* Offred learns that her mother who showed different sort of feminism throughout the novel is now in the colonies “I think of my mother, sweeping up deadly toxins; the way they used to use up old women, in Russia, sweeping up dirt. Only this dirt will kill her.” (pg. 319) through the use of visual imagery the reader sees the consequences of women who protested against an antifeminist society. The reader sees the cruelty that Gilead puts them through if they tried to ban pornography and marched for abortion rights. Gilead is very ungenerous and sends infertile and old aged humans to the colonies so they can do the dirty work.

This isn’t fair, that the powerful infertile females, the wives, stay in their homes and gardens while the females like Offred’s mother are sent to the colonies as their punishment for being protesters.* The night club, Jezebel, shows the advantage of being a ruler in Gilead. Through the use of perspective the reader understand the commander’s approach to Gilead and how the commander abuses power to bring Offred to Jezebel so he can show her off to his “colleagues” and have sex with her with no restrictions (Serena Joy) to stop him from touching her. “It’s only for the officers,” he says..

. A man will sometimes tell woman things that he won’t tell other men.” (pg. 298) The Commander tells Offred that its human nature for men to desire sex, but he also tells her only the privileged ones or the commanders (the upper class with the power) can attend Jezebel.This shows that power is a tool that controls the society of Gilead and differentiates between people like Nick versus the Commander.

The Commander and Gilead think of themselves as humans but what about men like Nick or the guardians who too desire sex and want human contact. Also Atwood has decided to divide females into two categories the virgin who are the wives or the daughters and the prostitutes who work in Jezebel and the handmaids. Once again this brings up the theme of feminism and female rights where the men control what the females can do in the society of Gilead.And this society is customized only for the men, as the Commander’s hold the power to make theses rules to benefit their lives rather than everyone. The Commanders fantasies come true when they attend this underground club, Jezebel, the women are just objects that they use. The value of women in this society is just for the purpose of sex and repopulations.

“That one there, she’s a sociologist… that one was a lawyer.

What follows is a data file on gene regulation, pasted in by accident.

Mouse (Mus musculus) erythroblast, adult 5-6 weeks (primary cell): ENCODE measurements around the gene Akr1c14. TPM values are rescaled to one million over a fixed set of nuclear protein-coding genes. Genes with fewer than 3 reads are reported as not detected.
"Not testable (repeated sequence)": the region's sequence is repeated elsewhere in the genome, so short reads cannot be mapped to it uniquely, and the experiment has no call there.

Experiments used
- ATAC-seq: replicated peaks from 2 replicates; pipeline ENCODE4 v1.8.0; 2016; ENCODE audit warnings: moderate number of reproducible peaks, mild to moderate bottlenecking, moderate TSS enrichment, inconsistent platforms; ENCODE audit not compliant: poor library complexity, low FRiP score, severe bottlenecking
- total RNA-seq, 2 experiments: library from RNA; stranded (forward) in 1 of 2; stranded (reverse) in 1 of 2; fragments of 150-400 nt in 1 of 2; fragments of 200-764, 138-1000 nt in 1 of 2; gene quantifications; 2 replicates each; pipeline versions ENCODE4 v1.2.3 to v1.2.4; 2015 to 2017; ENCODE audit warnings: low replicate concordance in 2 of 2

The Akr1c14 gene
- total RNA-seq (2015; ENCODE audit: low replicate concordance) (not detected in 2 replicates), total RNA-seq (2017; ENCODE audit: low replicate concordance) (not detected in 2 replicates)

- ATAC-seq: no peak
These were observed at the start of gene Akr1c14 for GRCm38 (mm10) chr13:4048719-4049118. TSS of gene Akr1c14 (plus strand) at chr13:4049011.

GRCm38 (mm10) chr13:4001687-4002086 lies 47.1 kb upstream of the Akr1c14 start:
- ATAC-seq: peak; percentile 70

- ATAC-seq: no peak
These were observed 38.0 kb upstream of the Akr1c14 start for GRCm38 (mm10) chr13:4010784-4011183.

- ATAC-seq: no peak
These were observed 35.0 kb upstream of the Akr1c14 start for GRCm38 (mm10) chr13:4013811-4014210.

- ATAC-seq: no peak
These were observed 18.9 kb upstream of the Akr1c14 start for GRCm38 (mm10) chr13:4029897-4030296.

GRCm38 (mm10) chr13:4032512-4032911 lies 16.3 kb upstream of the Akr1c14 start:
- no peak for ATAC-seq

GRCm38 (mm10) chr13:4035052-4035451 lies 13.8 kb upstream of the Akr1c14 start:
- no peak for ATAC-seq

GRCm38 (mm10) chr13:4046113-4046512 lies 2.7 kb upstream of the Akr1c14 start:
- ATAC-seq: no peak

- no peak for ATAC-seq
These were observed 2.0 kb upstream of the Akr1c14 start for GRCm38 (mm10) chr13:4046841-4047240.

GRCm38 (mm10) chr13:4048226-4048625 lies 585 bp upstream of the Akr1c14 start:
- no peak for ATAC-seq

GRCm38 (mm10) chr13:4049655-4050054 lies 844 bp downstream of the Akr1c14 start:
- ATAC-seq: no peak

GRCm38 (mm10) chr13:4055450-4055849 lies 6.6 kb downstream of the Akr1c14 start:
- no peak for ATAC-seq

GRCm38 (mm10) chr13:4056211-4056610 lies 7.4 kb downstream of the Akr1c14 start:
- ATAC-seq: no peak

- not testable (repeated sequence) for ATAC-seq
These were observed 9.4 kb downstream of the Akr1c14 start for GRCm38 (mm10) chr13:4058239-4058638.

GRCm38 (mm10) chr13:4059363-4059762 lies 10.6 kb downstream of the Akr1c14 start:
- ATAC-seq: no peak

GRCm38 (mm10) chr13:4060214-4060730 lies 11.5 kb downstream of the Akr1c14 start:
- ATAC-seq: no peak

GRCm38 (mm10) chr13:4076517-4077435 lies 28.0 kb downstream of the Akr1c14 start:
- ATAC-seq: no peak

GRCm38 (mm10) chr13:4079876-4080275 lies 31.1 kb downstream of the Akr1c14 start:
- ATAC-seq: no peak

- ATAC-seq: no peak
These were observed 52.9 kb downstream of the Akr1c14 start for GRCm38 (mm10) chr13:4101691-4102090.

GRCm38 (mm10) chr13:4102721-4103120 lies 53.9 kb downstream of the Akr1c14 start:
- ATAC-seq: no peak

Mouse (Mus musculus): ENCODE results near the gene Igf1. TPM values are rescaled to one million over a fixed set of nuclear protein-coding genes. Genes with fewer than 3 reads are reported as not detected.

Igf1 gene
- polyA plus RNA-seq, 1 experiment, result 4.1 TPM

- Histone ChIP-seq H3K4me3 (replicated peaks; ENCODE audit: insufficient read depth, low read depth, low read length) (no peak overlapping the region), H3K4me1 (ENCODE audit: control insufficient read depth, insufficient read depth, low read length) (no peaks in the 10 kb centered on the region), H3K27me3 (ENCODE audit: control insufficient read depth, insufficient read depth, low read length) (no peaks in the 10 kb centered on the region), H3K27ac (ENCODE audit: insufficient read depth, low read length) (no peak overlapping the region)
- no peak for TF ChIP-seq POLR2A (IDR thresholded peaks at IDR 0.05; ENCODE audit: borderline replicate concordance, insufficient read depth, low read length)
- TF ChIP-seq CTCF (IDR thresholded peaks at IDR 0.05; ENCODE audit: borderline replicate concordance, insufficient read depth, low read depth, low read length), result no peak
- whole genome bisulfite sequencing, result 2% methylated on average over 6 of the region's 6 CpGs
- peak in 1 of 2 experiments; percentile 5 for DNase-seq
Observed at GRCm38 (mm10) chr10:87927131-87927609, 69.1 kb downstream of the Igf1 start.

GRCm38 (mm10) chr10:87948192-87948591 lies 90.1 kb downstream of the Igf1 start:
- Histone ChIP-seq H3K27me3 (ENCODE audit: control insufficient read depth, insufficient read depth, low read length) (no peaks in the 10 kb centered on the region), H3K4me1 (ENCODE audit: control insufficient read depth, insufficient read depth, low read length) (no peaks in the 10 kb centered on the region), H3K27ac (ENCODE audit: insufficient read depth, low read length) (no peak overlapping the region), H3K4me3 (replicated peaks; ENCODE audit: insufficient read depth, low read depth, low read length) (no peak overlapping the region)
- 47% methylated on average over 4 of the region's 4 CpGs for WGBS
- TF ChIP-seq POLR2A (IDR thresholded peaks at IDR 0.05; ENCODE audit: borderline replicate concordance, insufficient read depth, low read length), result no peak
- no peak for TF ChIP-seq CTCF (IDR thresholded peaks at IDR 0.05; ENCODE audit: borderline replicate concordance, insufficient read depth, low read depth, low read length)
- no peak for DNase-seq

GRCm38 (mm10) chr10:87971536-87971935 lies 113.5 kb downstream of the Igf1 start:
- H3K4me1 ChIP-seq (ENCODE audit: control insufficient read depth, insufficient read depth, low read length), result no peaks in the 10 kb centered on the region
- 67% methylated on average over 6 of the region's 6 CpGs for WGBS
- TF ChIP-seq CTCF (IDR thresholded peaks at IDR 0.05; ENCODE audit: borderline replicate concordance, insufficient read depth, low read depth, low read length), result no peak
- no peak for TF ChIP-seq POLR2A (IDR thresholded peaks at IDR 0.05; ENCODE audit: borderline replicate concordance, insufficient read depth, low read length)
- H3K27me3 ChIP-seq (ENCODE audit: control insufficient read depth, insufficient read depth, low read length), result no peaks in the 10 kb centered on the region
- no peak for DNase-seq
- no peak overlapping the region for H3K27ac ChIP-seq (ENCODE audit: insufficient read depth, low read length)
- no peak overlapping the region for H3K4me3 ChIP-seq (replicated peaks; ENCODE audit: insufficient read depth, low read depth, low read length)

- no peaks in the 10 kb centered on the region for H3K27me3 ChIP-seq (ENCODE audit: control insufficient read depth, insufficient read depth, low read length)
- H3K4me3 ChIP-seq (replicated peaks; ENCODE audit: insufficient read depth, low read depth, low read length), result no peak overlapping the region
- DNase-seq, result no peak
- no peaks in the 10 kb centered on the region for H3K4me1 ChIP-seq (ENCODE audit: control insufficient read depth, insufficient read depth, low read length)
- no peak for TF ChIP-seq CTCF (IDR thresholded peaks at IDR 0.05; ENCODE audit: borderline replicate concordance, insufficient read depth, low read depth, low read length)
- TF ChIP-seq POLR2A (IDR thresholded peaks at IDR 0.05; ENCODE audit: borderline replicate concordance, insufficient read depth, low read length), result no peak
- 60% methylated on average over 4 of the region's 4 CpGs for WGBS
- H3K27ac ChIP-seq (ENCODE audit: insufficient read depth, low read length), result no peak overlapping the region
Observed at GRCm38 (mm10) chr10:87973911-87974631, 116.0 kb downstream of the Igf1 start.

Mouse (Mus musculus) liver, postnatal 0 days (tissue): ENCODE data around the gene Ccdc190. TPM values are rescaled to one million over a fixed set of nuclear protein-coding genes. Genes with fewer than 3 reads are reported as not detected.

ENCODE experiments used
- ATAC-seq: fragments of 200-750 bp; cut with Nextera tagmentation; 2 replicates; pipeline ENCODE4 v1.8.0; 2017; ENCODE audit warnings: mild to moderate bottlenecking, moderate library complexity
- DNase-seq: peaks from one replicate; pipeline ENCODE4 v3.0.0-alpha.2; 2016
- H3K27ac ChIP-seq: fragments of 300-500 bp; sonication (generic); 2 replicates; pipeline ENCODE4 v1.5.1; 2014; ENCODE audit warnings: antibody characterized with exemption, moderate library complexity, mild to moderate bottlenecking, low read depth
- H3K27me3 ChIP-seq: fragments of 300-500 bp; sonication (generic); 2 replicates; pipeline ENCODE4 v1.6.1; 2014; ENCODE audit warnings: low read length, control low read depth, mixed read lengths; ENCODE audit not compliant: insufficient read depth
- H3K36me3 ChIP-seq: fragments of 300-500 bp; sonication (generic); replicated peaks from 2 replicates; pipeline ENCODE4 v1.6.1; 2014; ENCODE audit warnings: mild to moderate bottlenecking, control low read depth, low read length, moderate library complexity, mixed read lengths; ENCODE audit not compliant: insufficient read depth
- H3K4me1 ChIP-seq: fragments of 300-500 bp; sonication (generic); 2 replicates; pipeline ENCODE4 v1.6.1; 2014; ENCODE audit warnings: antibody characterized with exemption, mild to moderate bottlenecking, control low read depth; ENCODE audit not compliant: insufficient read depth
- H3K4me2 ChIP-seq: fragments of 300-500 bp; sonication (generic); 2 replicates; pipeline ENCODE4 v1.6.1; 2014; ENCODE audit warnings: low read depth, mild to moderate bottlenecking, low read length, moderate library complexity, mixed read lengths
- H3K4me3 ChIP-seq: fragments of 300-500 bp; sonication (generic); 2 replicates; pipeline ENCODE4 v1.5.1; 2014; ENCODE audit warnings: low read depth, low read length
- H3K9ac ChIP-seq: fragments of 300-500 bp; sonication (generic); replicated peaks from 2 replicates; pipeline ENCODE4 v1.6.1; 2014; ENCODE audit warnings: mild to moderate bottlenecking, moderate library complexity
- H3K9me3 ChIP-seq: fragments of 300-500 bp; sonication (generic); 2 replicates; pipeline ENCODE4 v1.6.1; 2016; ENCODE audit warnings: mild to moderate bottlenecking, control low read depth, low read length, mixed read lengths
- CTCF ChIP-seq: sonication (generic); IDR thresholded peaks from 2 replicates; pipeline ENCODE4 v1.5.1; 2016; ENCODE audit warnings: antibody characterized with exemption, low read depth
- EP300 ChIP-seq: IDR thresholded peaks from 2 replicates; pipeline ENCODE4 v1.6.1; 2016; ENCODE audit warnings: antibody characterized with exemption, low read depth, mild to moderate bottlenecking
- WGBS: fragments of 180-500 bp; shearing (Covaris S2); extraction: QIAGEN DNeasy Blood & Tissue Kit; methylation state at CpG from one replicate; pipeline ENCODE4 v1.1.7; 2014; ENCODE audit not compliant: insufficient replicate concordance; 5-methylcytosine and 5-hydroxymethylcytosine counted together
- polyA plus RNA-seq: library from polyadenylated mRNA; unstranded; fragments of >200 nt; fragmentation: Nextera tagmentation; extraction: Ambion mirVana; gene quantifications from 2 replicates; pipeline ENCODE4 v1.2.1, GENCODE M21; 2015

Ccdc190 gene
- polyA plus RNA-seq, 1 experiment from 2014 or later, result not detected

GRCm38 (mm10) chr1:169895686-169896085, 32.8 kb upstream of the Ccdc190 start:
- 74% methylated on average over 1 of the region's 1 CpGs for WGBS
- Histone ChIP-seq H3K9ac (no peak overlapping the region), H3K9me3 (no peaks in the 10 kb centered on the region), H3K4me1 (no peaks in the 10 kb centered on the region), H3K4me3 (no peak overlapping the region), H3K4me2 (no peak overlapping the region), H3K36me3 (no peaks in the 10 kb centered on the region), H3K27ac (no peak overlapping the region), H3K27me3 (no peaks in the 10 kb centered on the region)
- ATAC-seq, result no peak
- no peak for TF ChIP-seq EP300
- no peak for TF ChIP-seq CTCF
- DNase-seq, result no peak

” (pg. 299) The Commander tells Offred the range of women that Jezebel carries. This shows that the value of women only exists because of their bodies other wise their education has no purpose in Gilead’s society. And this is also degrading to females, because females who were lawyers in pre-Gilead are now considered whores.

* Through the uses of Imagery, the reader learns about the consequences of disobeying with the law of Gilead. In this section, Moira is seen as failed hero, her heroism was not powerful as Gilead’s laws and punishments. Moira who was an inspiration to Offred and other handmaids has now given up and accepted her fate in Gilead. “I want gallantry from her, swashbuckling, heroism, single-hander combat. Something I lack.” (pg.

314) Moira who has given up on herself has now made Offred give up on hope. Offred knows that if someone rebellious like Moira couldn’t escape from Gilead then there is no way she can. This is sad and the reader learns that no one can escape from the wrath of Gilead.* Atwood contrast’s Offred’s sexual encounter with the Commander at Jezebel versus the encounter with Nick.

This passage showed the difference between forced sex and desired sex or love. Offred knows that the commander is somewhat responsible for separating her from her family because the commander is powerful and part of the government of Gilead. The commander wants sex from Offred but Offred can’t give him passion and desire that she feels towards Nick. The two themes that contrast one another are, power and love.

The commander has power and he gets sex from Offred and Offred has love for Nick and therefore they have sex.In the society of Gilead where love isn’t suppose to exists, does, when Offred feels that she has fallen in love with Nick. Through Offred’s perspective we see that nothing can govern love and sex can’t be regulated by law. “Neither of us says the word love, not once.

It would be tempting fate; it would be romance, bad luck.” (pg. 337) this shows that even if they wanted to love each other their relationship is inevitable and Gilead is more powerful then their one night stands.